The strikingly beautiful Saharan silver ant is capable of withstanding some of the most extreme temperatures on the planet. New research shows that their silver sheen serves as a heat-repellent system, reflecting incoming sunlight like a prism.
The Earth, right now, is revolving around the sun at about 62,000 miles per hour. But what would happen if we slowed to a stop? At that point, the planet would have exactly 64 1/2 days before it crashed into the sun. In this week’s episode, we find out what would happen during those 64 1/2 days.
For the first time ever, scientists have created a detailed catalogue of color swatches that correspond to nearly 140 known microorganisms, including those that can live in the most extreme environments. Armed with this knowledge, astrobiologists can now scan the atmospheres of distant exoplanets in hopes of finding a…
Against vast whiteness of Antarctica, Blood Falls bleeds a deep dramatic red. The color comes from iron-rich ancient seawater trapped under the ice for 2 million years. For the first time, scientists have been able to take a sample from deep under the ice.
The floor itself is more than 3,000 feet (1,000 meters) beneath the waves. The extremophiles, the deepest ever discovered by a drilling expedition, likely subsist on a low-calorie diet of hydrocarbons and have a low metabolism. The discovery has implications in the search for alien life.
Astrobiologists like to argue about the various parameters required for planetary habitability, but one thing they tend to agree on is that water must be present. A new theory upends this assumption by suggesting that alien life could thrive on "supercritical carbon dioxide" instead.
All around the world, in the cold, people walking near high-altitude rivers and lakes see streaks of vibrant "watermelon snow." This bright pink snow can color deep snow wells, or make cliffs look like they are streaked with blood. Find out what makes snow pink.
Our planet has some pretty intense environments, ranging from dense ice to molten rock — and they all play host to some form of life. What do extremophiles — creatures that live in unimaginable conditions — tell us about the very nature, and limits, of life?
Microbiologists have learned that certain strains of bacteria are capable of using energy in its purest form by eating and breathing electrons. It's a discovery that demonstrates an entirely new mode of life on Earth — and possibly beyond.
There may be as many as 100 million habitable worlds in the Milky Way. But just what, exactly, are the requirements for life? And what are the environmental extremes that life can handle? A new checklist for the habitability of exoplanets attempts to answer these questions.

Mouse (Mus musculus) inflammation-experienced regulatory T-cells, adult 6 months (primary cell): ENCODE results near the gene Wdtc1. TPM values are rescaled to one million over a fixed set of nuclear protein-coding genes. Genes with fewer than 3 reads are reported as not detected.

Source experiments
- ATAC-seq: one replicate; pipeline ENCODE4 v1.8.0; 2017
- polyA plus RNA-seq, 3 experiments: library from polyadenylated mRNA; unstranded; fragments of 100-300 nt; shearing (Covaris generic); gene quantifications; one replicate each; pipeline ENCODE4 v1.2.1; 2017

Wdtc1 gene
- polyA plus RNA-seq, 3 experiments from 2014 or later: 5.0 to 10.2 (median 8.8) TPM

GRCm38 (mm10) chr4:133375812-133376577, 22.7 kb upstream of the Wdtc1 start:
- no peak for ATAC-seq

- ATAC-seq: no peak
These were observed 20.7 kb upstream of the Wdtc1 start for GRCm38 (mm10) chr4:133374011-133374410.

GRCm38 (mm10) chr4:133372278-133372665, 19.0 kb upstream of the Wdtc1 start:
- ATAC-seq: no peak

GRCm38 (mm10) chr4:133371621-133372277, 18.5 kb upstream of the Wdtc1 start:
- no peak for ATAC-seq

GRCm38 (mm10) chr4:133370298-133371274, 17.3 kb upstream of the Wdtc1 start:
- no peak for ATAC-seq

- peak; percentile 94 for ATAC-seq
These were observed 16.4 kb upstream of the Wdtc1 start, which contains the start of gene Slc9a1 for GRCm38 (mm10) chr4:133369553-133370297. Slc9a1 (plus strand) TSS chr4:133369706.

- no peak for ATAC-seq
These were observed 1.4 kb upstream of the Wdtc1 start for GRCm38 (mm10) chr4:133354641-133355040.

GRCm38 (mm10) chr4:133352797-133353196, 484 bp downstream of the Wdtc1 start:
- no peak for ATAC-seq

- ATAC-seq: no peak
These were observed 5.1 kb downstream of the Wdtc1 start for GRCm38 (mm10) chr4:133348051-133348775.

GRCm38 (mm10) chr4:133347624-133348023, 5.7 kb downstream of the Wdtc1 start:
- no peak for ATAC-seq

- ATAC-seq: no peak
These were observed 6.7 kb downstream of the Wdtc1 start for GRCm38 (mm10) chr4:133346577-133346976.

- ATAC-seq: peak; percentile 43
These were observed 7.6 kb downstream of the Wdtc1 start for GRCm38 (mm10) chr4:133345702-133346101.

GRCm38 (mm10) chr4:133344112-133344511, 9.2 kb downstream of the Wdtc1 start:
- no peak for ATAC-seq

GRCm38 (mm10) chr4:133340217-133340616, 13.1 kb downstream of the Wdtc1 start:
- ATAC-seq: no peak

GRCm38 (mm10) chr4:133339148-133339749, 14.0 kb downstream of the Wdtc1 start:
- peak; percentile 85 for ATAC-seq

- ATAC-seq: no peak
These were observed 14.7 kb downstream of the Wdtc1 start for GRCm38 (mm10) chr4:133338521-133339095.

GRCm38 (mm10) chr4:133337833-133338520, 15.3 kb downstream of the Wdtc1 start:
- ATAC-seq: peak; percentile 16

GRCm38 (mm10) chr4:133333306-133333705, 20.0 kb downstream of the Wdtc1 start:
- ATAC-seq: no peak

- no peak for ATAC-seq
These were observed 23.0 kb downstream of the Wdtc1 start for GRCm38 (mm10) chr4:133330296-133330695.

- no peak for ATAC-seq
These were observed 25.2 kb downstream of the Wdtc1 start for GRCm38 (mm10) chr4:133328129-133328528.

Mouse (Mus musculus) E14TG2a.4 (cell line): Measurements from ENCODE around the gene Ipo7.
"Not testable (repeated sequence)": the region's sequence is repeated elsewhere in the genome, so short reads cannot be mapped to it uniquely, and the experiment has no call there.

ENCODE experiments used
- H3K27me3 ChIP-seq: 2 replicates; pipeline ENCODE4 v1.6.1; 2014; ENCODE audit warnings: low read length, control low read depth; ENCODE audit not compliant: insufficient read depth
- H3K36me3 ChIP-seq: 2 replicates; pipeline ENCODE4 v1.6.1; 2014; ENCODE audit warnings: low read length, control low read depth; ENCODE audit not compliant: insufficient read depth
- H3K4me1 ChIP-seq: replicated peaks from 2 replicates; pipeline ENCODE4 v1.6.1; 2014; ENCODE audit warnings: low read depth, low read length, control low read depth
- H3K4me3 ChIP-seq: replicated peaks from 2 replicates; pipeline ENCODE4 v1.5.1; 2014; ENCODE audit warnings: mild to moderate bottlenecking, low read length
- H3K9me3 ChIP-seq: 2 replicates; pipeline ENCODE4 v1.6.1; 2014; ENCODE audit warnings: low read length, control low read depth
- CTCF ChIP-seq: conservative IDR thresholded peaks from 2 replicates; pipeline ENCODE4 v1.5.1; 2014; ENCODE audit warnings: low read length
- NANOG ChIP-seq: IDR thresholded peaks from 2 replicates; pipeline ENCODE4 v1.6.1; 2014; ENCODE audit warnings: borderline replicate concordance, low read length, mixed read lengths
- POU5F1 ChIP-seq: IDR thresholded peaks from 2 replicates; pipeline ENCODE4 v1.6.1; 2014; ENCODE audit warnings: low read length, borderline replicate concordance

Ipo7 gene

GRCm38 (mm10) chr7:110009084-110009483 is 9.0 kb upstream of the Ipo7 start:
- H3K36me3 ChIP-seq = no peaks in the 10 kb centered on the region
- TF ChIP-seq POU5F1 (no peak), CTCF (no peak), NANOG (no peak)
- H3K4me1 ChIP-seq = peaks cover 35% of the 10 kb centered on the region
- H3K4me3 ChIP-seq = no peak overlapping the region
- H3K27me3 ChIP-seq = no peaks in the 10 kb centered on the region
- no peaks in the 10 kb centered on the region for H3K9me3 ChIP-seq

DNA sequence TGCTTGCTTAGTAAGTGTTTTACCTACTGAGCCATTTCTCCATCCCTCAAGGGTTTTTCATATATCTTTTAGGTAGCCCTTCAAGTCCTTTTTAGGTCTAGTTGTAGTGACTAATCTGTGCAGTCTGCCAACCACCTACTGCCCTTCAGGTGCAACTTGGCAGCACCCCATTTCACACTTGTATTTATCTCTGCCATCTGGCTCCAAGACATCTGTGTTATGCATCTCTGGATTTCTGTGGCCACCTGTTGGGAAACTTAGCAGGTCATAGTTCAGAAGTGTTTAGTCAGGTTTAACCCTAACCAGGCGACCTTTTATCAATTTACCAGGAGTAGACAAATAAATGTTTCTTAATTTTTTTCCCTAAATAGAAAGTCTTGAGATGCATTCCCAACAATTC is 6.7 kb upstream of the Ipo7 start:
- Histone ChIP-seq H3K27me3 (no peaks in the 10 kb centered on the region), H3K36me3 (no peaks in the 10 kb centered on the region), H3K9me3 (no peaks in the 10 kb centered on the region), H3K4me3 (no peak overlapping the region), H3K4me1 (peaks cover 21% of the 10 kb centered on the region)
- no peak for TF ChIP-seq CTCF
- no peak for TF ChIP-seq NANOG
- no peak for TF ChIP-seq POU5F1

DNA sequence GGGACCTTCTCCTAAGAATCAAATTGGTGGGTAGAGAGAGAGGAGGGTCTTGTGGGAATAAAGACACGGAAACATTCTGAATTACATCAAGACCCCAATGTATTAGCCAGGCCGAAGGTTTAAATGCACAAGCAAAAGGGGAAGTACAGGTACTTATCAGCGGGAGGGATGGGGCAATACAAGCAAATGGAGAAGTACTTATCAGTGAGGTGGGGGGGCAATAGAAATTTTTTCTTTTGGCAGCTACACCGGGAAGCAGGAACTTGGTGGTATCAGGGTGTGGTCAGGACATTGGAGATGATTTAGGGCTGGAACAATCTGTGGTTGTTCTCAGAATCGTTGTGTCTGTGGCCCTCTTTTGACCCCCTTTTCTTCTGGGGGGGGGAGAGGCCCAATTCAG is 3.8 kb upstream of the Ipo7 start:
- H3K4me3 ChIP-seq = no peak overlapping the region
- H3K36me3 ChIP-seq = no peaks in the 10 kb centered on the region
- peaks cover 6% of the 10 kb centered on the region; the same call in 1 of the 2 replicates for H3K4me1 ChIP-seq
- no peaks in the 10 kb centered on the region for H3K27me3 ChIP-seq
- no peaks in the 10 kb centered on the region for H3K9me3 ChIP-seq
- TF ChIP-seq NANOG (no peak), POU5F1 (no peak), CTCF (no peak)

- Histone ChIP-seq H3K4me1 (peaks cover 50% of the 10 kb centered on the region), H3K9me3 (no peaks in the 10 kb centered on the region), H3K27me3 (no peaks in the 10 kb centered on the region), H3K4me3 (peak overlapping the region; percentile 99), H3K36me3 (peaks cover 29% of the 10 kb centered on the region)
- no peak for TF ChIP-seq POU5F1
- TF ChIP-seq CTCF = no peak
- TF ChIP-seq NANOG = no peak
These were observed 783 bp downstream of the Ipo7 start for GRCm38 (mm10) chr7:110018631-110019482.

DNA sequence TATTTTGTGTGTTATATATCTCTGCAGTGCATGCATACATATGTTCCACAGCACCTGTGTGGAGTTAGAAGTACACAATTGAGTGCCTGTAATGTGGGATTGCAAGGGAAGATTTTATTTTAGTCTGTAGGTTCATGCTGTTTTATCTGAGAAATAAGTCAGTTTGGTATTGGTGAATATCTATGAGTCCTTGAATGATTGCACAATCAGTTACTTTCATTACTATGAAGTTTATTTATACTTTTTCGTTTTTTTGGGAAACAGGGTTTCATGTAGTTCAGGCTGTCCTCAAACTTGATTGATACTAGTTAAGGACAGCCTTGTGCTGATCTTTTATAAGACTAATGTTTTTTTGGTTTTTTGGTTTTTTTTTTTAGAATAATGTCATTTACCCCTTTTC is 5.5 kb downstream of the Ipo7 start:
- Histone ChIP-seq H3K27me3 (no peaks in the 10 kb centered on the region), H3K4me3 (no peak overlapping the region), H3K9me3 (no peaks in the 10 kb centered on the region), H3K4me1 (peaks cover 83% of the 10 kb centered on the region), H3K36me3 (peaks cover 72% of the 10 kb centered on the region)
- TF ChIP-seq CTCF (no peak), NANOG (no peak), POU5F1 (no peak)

Extremophiles teach us that life is found in unlikely places, which is why scientists are trying to expand our definition of what a habitable environment is. This ancient Martian volcano could be a prime example.
Scientists have learned that a common parasite of sea turtles is capable of surviving ridiculously cold temperatures — a finding that could lead to the development of advanced cryopreservation techniques.
Scientists have discovered a microbe that – to their knowledge – can be found just two places on Earth. The first: a spacecraft clean room in Guiana. The second: a spacecraft clean room in Florida, some 2,500 miles away.
A new study offers evidence that Antartica's Lake Vostok harbors its own unique ecosystem of life forms, despite being buried under two miles of ice for the past 15 million years. This is good news for scientists who are looking for life on other worlds.
Earlier this year, astrophysicist Neil deGrasse Tyson made an appearance on Joe Rogan's podcast to talk black holes, multiverses, and extremophiles. So, naturally, someone mixed the interview audio into a funky rap about the Universe.
Marine biologists have discovered a vibrant community of ecologically important microbes living at the bottom of the 7 mile (11 km) Mariana Trench — the deepest part of the Earth's surface.
There is life in Lake Whillans. For millions of years, this small body of liquid water has lurked hundreds of meters below Antarctica's Ross Ice Shelf, sealed off from the outside world and the scientists who would explore its subglacial depths. Now, in a monumental first, a team of researchers led by Montana State…
Microorganisms have been found in virtually every corner of the Earth, from deep sea volcanoes to the tops of frozen mountains. They've also been discovered high up in the atmosphere — but scientists haven't been entirely sure as to nature and extent of these elusive high-altitude organisms. Now, new research suggests…
Antarctica's Lake Vida has been sealed beneath the ice for 2,800 years. Its depths have become a concentrated briny brew, freezing cold, and shrouded completely in darkness. And now, researchers have just shown that it has a thriving bacterial ecosystem.
We know that Mars once had lots of water, considered a prerequisite for habitability. What hasn't been known, however, is just how friendly — or unfriendly — this water might have been to life, as the temperature and chemical conditions of ancient Martian water has remained a complete mystery. But as a new analysis…